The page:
Targeted by Georgia GOP, McBath switching to safe Democratic district

Bourdeaux says she also intends to run in 7th District, setting up showdown

U.S. Rep. Lucy McBath will run for Congress in a neighboring suburban district after Republicans redrew her congressional seat to be a conservative bastion.

The move sets up a showdown with another Democrat, U.S. Rep. Carolyn Bourdeaux.

McBath told The Atlanta Journal-Constitution that she’ll run in the 7th Congressional District, swing territory now held by Bourdeaux that Georgia’s Republican-controlled Legislature refashioned into a safe Democratic seat based in Gwinnett County.

“I refuse to let (Gov.) Brian Kemp, the (National Rifle Association) and the Republican Party keep me from fighting,” McBath said. “They are not going to have the last word.”

Bourdeaux narrowly captured the seat last year but has alienated some liberals with her centrist stances. Bourdeaux said Monday that she intends to run in the 7th District.

“It’s my hard-fought honor to serve the people of Gwinnett and GA’s 7th District,” Bourdeaux said in a statement, “and I look forward to continuing to do so.”

McBath announced her decision to run in the 7th District on Monday after the state Legislature gave final approval to a new congressional map that makes it nearly impossible for the Democrat to keep her current 6th Congressional District seat, which previously spanned from east Cobb County to north DeKalb County.

Under the new map, set to soon be signed by Kemp, her old district stretches northward from Sandy Springs to rural Dawson County. It was drawn specifically to win back one of the two suburban Atlanta U.S. House seats that Republicans lost during Donald Trump’s presidency.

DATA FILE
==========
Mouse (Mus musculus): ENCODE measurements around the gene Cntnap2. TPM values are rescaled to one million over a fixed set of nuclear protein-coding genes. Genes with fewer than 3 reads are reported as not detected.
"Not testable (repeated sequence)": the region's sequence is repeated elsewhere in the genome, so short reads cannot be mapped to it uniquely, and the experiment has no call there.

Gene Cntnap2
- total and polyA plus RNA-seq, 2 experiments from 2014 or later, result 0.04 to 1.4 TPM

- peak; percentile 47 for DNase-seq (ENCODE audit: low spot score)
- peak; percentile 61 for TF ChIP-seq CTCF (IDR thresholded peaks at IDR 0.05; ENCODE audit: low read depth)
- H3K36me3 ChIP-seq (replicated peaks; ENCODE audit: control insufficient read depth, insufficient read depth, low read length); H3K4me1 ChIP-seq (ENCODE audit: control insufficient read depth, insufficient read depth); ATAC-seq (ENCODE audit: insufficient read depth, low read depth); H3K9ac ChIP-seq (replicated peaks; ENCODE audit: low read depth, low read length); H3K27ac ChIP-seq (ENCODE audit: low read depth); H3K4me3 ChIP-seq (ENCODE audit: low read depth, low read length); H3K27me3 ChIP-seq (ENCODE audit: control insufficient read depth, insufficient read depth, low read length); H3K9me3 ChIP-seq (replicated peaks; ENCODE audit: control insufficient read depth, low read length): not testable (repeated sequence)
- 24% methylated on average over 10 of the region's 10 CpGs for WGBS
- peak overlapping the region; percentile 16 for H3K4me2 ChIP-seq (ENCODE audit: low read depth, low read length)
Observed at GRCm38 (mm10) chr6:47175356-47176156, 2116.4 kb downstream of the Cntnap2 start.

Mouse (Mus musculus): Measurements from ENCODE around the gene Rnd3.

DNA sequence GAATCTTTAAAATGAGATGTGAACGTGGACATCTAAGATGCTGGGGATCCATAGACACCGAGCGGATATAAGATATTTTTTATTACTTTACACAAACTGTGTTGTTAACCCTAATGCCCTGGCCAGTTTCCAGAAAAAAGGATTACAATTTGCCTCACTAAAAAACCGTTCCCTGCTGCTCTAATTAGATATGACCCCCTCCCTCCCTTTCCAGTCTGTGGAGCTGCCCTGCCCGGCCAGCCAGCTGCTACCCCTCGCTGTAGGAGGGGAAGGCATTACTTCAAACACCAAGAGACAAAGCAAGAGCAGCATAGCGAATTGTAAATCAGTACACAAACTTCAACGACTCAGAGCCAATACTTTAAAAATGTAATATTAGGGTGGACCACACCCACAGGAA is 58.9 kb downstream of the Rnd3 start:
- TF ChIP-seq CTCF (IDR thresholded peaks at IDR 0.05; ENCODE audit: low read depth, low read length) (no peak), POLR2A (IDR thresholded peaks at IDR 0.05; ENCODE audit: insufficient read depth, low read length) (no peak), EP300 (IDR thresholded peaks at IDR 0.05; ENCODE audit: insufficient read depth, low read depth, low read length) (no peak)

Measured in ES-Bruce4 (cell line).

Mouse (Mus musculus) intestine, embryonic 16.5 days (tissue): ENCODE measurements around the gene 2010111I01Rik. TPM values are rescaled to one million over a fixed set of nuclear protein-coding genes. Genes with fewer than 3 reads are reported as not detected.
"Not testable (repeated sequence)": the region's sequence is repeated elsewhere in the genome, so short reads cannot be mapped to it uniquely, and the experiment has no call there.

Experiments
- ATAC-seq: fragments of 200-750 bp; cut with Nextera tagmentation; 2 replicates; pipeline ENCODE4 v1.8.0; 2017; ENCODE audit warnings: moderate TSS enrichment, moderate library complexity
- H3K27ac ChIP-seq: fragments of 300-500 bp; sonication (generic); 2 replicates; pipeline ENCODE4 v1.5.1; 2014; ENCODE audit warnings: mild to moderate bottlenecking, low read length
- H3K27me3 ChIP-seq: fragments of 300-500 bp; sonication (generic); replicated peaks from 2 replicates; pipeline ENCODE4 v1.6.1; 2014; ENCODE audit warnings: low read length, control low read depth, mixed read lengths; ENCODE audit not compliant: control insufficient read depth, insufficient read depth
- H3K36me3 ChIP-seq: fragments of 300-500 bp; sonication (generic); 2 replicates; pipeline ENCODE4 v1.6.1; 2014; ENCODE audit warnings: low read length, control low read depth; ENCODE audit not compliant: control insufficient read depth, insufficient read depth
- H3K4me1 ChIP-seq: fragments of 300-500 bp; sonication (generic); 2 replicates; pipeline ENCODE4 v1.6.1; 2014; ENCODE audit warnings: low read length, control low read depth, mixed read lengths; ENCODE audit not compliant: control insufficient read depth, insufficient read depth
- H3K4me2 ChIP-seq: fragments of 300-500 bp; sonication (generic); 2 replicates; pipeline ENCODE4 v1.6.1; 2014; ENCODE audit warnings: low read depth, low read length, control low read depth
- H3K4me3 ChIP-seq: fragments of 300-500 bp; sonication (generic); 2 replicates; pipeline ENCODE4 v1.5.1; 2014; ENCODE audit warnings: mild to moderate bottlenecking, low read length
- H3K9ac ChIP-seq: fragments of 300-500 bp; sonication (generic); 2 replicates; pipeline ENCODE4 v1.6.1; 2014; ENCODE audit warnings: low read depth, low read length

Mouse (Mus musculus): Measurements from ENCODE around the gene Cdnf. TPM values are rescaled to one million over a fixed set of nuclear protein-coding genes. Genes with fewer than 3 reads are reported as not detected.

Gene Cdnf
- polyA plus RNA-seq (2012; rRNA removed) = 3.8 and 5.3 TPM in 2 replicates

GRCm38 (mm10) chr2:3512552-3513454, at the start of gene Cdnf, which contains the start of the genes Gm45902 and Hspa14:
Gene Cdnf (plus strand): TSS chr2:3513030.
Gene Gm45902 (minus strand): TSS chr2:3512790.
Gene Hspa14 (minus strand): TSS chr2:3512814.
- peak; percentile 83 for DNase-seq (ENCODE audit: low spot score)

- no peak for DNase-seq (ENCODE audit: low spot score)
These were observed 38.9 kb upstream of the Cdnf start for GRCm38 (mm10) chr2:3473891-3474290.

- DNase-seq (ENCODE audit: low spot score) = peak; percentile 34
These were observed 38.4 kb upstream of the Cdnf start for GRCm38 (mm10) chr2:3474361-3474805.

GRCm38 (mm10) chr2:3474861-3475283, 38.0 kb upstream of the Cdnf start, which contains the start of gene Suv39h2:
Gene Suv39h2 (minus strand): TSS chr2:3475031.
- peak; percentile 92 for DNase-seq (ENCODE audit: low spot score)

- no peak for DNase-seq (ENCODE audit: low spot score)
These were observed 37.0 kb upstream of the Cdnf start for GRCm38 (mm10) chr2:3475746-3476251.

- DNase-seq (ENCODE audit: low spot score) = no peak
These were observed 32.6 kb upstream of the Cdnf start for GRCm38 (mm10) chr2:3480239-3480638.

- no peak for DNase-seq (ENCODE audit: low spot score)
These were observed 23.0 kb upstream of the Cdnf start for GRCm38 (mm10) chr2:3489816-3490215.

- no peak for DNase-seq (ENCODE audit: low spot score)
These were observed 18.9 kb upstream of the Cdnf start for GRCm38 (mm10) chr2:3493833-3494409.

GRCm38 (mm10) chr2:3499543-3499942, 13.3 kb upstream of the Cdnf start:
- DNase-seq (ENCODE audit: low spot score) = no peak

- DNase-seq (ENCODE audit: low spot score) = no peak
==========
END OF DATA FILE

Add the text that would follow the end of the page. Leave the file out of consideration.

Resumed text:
The 6th and 7th Congressional Districts could see significant changes according to a Republican proposal.

Credit: Isaac Sabetai

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Credit: Isaac Sabetai

Meanwhile, the overhauled 7th District sheds deeply conservative Forsyth County in favor of parts of Democratic-friendly Fulton and Gwinnett counties. McBath said she intends to move from east Cobb to the new district and position herself as a “mom on a mission” to represent the suburbs.

“As a Black woman, too often I’ve been told to stand down. I refuse to let our voices be silenced in Congress. And people in that district need a voice,” McBath said. “It’s not about power to me. It’s about keeping promises.”

‘Unfinished business’

A former flight attendant, McBath became a nationally known gun control advocate after her teenage son, Jordan, was shot to death in Florida. She seemed poised to qualify for a state House seat in 2018 before surprising party leaders by running instead for the U.S. House.

McBath’s powerful personal story, as both an advocate for gun restrictions and a two-time breast cancer survivor, won over suburban voters who fueled her upset victory over Republican incumbent Karen Handel.

Two years later, McBath decisively ended Handel’s comeback attempt in a 2020 election that cemented the transformation of metro Atlanta’s close-in suburbs from Republican territory to a Democratic stronghold.

Democrat Lucy McBath, left, unseated Republican U.S. Rep. Karen Handel in 2018. The two faced off again in 2020, and McBath won again. AJC file photos.

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In Congress, McBath has been a reliable vote for liberal policies but has also worked to widen her portfolio, even authoring a bill on veterans services that Trump signed. She’s pushed proposals to boost funding for gun violence research, expand health care access and require background checks for firearm sales.

Her rise in state politics has fueled speculation that she could run for higher office, and McBath last year rebuffed multiple attempts to recruit her to compete for the open U.S. Senate seat. She told the AJC that she has “unfinished business” in Congress as she closed the door on a 2022 statewide bid.